“Like war itself, our approach to warfighting must evolve. If we cease to refine, expand, and improve our profession, we risk becoming outdated, stagnant, and defeated.”
Gen Al Gray, 29th Commandant of the Marine Corps
The quote above is a mandate for all Marines to be “creative, thinking leaders.” [ii] If we, all Marines – officer and enlisted – are military professionals we must continuously assess our “philosophy for action that, in war, in crisis, and in peace, dictates our approach to duty.” [iii] Our assessment must include examples from history and the present.
One of most difficult aspects of assessing any military doctrine – or “philosophy” as General Gray would call it in the video clip Warfighting as a Philosophy, is assessing the application and evaluation of doctrine while “preparing for war” [v] and “conducting war.” [vi] “Maneuver Warfare,” with its strong emphasis on gaining a position of advantage in multiple dimensions – psychological, technological, temporal and spatial [vii] – poses some unique challenges in both application and evaluation.
One challenge to assessing the Marine Corps’ doctrine of “Maneuver Warfare,” is that “…maneuver warfare does not exist in its theoretically pure form.” [viii] According to MCDP 1, Warfighting, warfare exists on a spectrum; with “attrition warfare” at one end of the spectrum and “maneuver warfare” at the other end. Attrition warfare seeks victory systematically by “…the cumulative destruction of every component in the enemy arsenal…” and maneuver warfare seeks victory by attacking the enemy ‘“system”—to incapacitate the enemy systemically.” [ix]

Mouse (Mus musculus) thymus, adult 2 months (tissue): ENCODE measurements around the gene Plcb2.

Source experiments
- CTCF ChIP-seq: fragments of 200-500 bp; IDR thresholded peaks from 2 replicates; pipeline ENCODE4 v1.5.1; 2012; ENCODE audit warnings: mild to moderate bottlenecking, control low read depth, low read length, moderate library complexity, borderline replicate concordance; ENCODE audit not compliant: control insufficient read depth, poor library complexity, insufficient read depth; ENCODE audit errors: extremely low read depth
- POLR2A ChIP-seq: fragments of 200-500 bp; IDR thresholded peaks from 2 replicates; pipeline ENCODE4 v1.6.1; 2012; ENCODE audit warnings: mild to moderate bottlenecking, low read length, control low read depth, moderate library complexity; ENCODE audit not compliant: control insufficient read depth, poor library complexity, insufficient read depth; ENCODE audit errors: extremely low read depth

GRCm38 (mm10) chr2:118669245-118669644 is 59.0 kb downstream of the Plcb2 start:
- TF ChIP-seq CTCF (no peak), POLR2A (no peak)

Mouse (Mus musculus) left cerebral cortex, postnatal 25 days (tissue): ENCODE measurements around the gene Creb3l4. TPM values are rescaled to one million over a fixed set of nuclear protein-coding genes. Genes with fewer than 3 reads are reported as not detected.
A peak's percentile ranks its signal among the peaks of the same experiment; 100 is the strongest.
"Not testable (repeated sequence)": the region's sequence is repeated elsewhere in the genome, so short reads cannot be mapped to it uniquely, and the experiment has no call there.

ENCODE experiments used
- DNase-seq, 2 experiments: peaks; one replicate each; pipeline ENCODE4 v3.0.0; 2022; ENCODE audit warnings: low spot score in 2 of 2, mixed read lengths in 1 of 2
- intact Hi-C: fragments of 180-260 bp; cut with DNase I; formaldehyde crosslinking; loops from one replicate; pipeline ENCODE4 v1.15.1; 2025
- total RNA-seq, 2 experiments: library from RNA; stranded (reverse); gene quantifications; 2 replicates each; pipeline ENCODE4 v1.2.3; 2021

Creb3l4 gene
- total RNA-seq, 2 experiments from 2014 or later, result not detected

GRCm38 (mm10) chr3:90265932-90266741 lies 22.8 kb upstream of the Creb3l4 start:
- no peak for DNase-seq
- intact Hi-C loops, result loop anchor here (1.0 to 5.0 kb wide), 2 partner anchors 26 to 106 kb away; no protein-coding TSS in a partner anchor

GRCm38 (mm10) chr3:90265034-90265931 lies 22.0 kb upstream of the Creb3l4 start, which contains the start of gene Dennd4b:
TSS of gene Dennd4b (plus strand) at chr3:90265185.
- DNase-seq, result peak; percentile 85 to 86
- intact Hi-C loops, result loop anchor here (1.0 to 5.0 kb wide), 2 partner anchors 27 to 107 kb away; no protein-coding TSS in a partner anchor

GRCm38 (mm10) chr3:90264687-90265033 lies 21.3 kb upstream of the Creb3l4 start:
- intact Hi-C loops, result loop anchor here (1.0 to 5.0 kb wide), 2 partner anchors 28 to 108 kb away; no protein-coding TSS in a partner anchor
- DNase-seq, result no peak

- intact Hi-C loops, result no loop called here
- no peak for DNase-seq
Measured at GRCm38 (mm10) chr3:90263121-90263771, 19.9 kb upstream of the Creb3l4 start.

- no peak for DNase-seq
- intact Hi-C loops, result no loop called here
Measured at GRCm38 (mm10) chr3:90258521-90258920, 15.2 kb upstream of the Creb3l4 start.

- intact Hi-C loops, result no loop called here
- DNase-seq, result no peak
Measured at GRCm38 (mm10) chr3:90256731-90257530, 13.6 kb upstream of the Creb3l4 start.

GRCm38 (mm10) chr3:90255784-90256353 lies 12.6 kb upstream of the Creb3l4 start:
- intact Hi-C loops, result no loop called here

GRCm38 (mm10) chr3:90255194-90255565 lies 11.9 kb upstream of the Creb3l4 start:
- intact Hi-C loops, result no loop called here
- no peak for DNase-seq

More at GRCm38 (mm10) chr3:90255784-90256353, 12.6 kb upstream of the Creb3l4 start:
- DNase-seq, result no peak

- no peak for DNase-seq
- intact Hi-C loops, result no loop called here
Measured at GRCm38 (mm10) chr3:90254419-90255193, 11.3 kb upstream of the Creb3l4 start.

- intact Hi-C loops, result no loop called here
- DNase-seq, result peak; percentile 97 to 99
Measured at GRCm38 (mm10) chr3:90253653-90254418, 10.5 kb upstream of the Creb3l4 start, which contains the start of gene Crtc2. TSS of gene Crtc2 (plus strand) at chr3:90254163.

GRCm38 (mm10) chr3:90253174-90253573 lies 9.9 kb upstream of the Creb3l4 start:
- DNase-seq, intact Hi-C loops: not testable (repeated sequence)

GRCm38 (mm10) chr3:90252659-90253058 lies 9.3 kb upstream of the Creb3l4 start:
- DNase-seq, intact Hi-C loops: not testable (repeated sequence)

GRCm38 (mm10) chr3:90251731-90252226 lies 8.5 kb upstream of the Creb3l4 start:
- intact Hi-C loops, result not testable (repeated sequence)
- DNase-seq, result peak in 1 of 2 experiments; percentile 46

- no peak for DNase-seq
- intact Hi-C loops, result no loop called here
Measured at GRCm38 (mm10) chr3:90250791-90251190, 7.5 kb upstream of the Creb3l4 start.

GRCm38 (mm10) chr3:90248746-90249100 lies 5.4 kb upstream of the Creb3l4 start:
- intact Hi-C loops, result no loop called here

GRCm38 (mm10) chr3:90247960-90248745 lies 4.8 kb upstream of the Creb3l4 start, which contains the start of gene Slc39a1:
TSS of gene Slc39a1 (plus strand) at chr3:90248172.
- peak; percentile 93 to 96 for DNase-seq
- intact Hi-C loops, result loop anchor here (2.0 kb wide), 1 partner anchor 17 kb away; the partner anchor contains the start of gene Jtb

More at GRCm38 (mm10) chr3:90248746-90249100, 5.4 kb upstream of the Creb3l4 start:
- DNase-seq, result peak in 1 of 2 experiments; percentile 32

To help evaluate “attrition warfare” and “maneuver warfare,” Marine Corps doctrinal publications provide us with several historic examples:
|Historic Examples of "Attrition Warfare"||Reference||Pages|
|Western Front of the First World War||MCDP 1-2, Campaigning
|French defensive tactics and operations against the Germans in May 1940||MCDP 1-2, Campaigning
|Allied campaign in Italy in 1943-44||--|
|Eisenhower’s broad-front offensive in Europe after Normandy||MCDP 1-2, Campaigning||53-55|
|U.S. operations in Korea after 1950||--|
|Most U.S. Operations in the Vietnam War||MCDP 1-2, Campaigning
|Historic Examples of “Maneuver Warfare”|
|Allenby’s decisive campaign against the Turks in Palestine in 1918||MCDP 5, Planning||54-59|
|German Blitzkrieg operations of 1939-1941 and the invasion of France in 1940||MCDP 1-2, Campaigning||105|
|Failed allied landing at Anzio in 1944||MCDP 1-3, Tactics||16-19|
|Patton’s breakout from the Normandy beachhead in late 1944||--|
|MacArthur’s Inchon campaign in 1950||MCDP 1-2, Campaigning||78-79|
|III Marine Amphibious Force’s Combined Action Program in Vietnam||--|
Attrition Warfare or Maneuver Warfare?
Due to the wealth of details associated with these historic examples it can seem easier to place these campaigns on the spectrum of attrition warfare and maneuver warfare. Where more recent military campaigns belong on the spectrum can be less clear. MCDP 1, Warfighting defines “maneuver warfare”:
“Maneuver warfare is a warfighting philosophy that seeks to shatter the enemy’s cohesion through a variety of rapid, focused, and unexpected actions which create a turbulent and rapidly deteriorating situation with which the enemy cannot cope.” [xviii]
Using the definition above – and Gen Gray’s mandate to “to refine, expand, and improve our profession” – assess the more “recent campaigns” and concepts listed below in order to ensure our Corps does not become “…outdated, stagnant, and defeated.” [xix]
Original article appeared in the US Army War College Quarterly: Parameters, Vol 23, Spring 1993: 27-28.
The original article appeared in the U.S. Naval Institute's Proceedings Magazine, February 2004, Vol. 130/2.